The Fraser Mural Program is back for 2018 and better than ever. An important distinction of the 2018 program is that all buildings in Fraser are now eligible, not just businesses. The updated application will be finalized by early April. The program was initiated by Fraser’s Public Arts Committee (PAC) last summer. The PAC works with building owners in Fraser to come up with a mural depictions of the Fraser Valley to paint on a wall of a building, garage, shed, etc. If you have any questions about the mural program, contact Business Development Specialist, Allie Heon, via email: aheon@town.fraser.co.us, or, at (970) 726-5491 ext. 218.

EVSE Grant Award

The Town of Fraser has been awarded a grant from the Colorado Energy Office for the installation of electric vehicle supply equipment (EVSE). Enhancing the electric vehicle (EV) charging infrastructure is a priority for the state of Colorado and is facilitating this effort through this grant funding through a program called “Charge Ahead Colorado.”

The goal of Charge Ahead Colorado is to foster economic development and boost tourism across the state, while reducing air pollution. Installation of an electric vehicle charging station in Fraser will provide an excellent economic benefit and encourage the use of EVs and help in reducing greenhouse gases in the Fraser Valley.

Doc Susie Emergency Waterline Replacement Project

Following the emergency waterline repair along Doc Susie Ave on February 23rd, the excavation work for this replacement project began on Tuesday, March 6th. ATH Specialties was contracted for the work on a time and materials basis as they had a crew and equipment already established and ready to hit-the-ground-running.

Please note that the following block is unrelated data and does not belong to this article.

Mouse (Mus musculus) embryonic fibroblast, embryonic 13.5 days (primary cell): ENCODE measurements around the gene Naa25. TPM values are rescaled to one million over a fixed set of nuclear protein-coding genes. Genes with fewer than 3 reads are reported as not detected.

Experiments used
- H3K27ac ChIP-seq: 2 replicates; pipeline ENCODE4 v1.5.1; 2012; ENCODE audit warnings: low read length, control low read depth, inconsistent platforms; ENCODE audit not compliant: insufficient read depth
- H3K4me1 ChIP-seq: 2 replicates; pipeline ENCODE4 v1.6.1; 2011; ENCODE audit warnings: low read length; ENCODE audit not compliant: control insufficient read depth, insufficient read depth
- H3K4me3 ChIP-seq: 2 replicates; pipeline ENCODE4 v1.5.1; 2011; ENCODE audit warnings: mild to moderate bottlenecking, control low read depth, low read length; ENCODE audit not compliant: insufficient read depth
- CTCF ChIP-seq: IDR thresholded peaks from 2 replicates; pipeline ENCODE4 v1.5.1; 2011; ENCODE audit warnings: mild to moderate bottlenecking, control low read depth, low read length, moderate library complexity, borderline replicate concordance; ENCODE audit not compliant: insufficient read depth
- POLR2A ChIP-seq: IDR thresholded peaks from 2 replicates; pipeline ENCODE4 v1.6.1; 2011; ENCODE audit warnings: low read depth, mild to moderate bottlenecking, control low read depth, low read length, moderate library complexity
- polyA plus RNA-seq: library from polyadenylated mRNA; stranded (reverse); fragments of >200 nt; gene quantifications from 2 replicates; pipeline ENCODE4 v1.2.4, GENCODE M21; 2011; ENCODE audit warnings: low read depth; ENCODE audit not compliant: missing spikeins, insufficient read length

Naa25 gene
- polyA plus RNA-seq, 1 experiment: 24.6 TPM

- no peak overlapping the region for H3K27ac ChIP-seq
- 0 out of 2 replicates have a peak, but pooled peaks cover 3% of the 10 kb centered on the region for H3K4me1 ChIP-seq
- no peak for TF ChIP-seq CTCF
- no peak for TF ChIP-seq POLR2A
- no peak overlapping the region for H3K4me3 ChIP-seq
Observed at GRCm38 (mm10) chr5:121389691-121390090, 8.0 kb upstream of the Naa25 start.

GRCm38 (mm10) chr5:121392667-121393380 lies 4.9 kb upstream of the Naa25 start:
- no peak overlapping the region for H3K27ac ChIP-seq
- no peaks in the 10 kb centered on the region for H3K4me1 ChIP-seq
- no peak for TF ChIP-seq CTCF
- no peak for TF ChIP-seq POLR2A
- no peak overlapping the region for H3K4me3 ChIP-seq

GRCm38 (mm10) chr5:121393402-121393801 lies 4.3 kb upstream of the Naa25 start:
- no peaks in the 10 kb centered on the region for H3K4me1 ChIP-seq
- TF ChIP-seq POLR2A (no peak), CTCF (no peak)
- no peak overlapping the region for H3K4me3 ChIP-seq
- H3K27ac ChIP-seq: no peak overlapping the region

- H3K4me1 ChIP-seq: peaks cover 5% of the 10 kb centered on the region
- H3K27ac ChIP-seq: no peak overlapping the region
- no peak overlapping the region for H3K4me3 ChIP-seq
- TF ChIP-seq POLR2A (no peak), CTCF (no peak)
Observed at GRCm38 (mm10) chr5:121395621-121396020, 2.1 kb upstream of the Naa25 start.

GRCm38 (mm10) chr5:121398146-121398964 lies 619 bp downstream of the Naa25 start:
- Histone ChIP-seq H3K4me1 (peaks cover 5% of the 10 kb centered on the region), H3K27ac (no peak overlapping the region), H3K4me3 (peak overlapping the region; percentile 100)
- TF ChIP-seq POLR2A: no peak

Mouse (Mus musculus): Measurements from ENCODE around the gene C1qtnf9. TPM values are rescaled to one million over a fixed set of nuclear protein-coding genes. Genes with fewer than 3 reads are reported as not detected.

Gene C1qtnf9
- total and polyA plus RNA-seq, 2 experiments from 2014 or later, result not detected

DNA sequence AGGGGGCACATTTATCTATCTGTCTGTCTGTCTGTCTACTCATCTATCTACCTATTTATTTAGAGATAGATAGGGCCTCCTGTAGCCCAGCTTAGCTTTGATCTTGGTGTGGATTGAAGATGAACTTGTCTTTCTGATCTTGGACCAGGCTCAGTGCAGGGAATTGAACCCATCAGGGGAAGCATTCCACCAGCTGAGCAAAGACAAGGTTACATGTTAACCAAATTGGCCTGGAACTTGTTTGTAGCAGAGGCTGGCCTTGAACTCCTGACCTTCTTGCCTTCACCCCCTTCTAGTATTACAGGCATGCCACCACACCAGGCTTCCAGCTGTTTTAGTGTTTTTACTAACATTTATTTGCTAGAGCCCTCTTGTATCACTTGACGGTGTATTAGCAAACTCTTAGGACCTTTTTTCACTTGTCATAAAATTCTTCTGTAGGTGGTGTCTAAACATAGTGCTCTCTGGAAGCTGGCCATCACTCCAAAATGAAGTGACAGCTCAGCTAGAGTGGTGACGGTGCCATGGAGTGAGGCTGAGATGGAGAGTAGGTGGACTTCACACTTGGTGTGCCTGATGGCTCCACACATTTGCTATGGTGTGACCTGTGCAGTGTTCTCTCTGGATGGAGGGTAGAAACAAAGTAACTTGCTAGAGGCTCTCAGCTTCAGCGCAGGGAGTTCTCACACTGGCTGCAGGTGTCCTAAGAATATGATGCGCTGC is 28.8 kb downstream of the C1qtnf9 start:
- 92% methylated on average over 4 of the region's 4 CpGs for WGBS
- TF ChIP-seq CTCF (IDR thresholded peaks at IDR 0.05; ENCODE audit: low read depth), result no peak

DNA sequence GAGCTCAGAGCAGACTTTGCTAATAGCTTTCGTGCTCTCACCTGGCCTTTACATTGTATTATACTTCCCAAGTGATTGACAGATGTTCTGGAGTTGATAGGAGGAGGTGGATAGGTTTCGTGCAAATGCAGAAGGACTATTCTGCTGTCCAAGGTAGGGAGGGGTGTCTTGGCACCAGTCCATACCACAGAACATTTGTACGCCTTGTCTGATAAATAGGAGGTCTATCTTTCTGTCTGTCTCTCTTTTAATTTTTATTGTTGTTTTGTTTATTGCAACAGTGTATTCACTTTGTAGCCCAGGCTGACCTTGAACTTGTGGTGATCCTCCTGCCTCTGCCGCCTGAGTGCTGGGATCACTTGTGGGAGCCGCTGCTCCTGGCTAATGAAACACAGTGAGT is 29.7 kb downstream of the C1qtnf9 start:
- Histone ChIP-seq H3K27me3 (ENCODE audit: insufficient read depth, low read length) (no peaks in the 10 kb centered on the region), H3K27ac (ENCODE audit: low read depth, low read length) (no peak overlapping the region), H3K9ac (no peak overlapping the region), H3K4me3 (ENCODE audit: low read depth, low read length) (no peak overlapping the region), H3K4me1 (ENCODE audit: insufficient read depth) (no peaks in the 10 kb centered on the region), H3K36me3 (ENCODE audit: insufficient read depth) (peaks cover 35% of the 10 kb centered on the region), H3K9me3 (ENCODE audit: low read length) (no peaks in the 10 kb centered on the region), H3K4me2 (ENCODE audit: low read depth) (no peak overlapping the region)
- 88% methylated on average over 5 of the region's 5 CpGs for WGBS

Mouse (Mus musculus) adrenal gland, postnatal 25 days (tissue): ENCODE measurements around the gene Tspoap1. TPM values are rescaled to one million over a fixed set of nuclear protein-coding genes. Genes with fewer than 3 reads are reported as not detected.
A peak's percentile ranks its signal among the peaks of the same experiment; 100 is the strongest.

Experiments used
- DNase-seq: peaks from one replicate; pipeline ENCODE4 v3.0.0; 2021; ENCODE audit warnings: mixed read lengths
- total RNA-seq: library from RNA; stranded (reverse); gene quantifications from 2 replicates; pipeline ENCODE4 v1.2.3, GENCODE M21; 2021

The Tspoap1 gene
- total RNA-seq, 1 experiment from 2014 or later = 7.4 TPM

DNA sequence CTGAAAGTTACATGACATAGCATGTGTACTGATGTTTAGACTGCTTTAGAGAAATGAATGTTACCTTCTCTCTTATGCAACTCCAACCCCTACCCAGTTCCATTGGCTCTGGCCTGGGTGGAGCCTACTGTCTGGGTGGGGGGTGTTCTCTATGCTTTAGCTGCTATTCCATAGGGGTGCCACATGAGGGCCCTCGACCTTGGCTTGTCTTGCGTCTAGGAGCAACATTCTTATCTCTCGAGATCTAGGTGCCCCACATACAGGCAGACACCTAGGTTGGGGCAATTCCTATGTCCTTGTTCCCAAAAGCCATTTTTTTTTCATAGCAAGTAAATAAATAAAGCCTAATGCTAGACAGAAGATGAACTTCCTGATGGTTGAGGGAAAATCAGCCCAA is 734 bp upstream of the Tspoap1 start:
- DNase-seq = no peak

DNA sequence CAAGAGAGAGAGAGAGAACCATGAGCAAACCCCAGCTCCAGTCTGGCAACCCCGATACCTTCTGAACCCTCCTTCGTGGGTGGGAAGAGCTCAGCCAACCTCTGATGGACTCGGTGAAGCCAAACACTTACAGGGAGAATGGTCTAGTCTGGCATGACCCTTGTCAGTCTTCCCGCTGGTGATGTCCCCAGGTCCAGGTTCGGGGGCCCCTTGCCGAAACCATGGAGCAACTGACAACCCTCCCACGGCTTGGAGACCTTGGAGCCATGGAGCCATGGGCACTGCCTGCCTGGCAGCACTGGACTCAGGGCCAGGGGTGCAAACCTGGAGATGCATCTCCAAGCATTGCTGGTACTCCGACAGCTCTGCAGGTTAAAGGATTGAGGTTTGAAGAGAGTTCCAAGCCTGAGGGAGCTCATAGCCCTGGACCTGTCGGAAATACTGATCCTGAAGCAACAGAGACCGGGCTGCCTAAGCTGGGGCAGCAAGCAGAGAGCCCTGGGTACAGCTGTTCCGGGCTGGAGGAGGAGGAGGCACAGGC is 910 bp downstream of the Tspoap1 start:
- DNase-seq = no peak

Temporary water services were connected to the six Divide condo buildings by the end of the day on Wednesday, March 7th, utilizing local plumbing contractors, at which time the main was shut down and drained.

Pipe replacement commenced on Thursday morning, March 8th through Friday evening, March 9th, resuming on Monday morning, March 12th.

To date, over 200 linear feet of C-900 PVC pipe and fittings has been installed along with a new fire hydrant assembly and three new isolation valves. The cost for the emergency replacement is right around $100,000. As pipe was replaced north of the break, each old length of pipe was found in the same deteriorated condition, therefore also requiring replacement.

The next phase of the work will replace the pipe section to the south of 92 Doc Susie Ave into the intersection of Elk Creek and Doc Susie. It is anticipated this work will take approximately two days. Asphalt replacement in roadways and driveways will occur once the asphalt plants open for the summer.

For the curious, you can have a look at the two pipe sections in the display case at Fraser Town Hall for a comparison of what a new steel water pipe looks like compared to 40 year old water pipe.